The Queen asked the Mozarts to be the dedicatee of one of Wolfgang's compositions. Leopold obliged, printing at his expense a run of three sonatas. The copy shown above, is the very one which was presented to the Queen.
God is our refuge, K. 20
Mozart, Wolfgang Amadeus.: ‘God is our Refuge’, K. 20; 1765 (detail). British Library Shelfmark K.10.a.17.(3)
Towards the end of their London stay the Mozarts received an invitation to visit the British Museum (from which the British Library was born). It seems now hard to believe, but children weren’t allowed then. Wolfgang and Nannerl were indeed very privileged. Leopold and his daughter kept a travel diary and she recalls to have seen “the library, the antiquities, birds of all kinds, fishes, insects and fruits.” in the Museum 4
They presented the Museum directors with a copy of his first two sonatas (also in our collections); a copy of a print showing Leopold and his two children (in the British Museum); and the manuscript of ‘God us our Refuge’ K. 20 shown above (a digitised version is available here). This motet for four voices was especially composed and presented to the Trustees of the Museum. It was to be his only setting of English words during his life. Little Wolfgang seems to have had trouble fitting the words to their corresponding notes (noticeable in bars 7-9), so his father wrote them in the rest of the piece.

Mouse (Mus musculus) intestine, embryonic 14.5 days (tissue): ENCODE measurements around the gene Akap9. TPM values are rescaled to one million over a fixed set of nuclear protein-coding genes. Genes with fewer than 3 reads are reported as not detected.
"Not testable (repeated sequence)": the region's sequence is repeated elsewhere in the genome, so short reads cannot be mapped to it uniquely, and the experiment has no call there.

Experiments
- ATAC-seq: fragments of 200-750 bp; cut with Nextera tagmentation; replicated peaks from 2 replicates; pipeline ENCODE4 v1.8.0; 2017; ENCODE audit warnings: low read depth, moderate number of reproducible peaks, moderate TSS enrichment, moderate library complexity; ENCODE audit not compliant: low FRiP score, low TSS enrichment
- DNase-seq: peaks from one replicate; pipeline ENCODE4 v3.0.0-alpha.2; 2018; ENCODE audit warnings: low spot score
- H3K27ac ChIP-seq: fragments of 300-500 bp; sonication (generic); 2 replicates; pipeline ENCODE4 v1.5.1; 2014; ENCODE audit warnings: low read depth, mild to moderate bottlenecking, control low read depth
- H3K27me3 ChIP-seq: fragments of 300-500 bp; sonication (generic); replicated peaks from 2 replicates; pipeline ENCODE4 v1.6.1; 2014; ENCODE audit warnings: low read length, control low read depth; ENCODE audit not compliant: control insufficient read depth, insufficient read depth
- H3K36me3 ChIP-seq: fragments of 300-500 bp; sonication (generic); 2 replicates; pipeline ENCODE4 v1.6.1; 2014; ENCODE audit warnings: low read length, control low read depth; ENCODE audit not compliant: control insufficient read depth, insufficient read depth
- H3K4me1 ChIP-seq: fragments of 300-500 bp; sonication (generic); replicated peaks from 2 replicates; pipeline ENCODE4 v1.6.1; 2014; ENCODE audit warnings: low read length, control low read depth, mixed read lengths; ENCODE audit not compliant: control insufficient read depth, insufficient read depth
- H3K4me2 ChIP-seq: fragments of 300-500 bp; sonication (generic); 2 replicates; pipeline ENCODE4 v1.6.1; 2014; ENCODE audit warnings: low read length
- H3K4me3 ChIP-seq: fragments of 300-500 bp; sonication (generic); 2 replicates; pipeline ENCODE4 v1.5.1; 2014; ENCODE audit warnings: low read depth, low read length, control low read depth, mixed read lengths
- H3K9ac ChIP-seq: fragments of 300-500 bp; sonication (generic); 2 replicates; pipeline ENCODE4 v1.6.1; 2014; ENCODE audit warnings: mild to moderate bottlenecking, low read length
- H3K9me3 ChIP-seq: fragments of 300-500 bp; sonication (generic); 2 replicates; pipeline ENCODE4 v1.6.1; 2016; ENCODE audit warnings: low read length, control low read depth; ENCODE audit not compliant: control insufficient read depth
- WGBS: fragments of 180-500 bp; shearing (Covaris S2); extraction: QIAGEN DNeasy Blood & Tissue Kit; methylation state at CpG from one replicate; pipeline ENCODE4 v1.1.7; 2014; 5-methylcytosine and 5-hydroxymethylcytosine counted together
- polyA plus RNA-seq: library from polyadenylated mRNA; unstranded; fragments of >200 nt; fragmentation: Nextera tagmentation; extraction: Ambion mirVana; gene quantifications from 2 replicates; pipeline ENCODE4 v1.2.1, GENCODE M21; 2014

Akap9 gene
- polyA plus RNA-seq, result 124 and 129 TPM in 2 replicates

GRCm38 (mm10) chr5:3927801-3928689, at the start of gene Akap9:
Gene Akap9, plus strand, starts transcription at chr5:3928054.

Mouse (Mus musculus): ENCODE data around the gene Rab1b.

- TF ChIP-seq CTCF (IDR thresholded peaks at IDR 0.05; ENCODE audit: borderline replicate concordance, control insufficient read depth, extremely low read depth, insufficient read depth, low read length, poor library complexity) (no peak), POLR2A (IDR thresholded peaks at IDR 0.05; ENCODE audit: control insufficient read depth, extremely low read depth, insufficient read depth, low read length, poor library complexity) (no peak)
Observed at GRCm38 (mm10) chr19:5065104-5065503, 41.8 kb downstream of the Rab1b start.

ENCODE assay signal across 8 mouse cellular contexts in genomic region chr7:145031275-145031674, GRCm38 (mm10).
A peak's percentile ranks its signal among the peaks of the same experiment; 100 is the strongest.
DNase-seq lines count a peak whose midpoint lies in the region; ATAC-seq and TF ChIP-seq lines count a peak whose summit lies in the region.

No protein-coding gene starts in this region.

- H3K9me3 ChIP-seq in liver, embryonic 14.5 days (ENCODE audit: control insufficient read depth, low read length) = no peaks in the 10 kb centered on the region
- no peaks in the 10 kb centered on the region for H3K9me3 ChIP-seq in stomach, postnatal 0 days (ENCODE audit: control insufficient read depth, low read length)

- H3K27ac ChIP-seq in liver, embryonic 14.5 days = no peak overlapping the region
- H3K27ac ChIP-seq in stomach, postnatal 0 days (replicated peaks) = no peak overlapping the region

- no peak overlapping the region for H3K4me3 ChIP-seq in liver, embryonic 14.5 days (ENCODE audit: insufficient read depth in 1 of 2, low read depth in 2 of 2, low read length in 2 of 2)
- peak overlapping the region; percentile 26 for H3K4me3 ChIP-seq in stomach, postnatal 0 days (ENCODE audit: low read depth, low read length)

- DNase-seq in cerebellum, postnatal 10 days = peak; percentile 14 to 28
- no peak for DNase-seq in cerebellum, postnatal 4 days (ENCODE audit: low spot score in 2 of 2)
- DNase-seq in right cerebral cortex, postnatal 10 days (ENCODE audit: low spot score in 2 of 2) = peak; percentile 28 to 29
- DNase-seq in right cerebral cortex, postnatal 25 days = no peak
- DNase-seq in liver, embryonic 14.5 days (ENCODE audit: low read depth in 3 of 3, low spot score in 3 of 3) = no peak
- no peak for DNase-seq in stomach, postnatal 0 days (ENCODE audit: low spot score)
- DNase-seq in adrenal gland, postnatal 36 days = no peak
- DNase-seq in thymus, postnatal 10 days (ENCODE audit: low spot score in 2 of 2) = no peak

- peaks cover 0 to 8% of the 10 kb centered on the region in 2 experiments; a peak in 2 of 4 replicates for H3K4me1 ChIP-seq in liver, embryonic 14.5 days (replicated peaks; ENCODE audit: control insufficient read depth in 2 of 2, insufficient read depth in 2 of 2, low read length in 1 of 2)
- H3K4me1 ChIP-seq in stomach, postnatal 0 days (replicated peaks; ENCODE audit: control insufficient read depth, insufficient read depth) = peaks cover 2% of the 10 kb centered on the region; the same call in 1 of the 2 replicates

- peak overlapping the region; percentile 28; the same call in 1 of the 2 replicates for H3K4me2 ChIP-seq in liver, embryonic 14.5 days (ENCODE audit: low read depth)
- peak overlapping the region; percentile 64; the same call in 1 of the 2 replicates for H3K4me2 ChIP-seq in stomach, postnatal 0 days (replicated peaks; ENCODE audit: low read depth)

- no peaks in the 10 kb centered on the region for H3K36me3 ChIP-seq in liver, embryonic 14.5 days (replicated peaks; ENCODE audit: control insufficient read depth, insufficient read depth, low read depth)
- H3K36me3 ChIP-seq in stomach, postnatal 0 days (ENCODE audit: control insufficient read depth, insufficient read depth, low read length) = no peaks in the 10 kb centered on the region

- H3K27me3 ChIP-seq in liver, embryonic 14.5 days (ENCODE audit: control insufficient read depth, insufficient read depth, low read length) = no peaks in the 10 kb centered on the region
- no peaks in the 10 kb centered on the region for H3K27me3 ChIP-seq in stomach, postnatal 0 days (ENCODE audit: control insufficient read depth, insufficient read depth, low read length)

At the British Library we can boast that our collection of Mozart manuscripts is certainly the first to have been started by the composer himself!
The British Library has an important collection of Newspapers gathered by the Reverend Charles Burney (b.1757, d.1817), mostly published in London between 1604 and 1804. The collection has been digitised and can be viewed on any of our Reading Room terminals.
Leopold Mozart was no doubt an astute marketer, paying for several adverts on London papers where he announced performances by his children. They were often described as “prodigies of nature” and Leopold was more than ready to bend the truth slightly, purporting his children to be one or two years younger. The adverts here shown appeared on the Gazetteer and New Daily Advertiser, where Leopold published more frequently.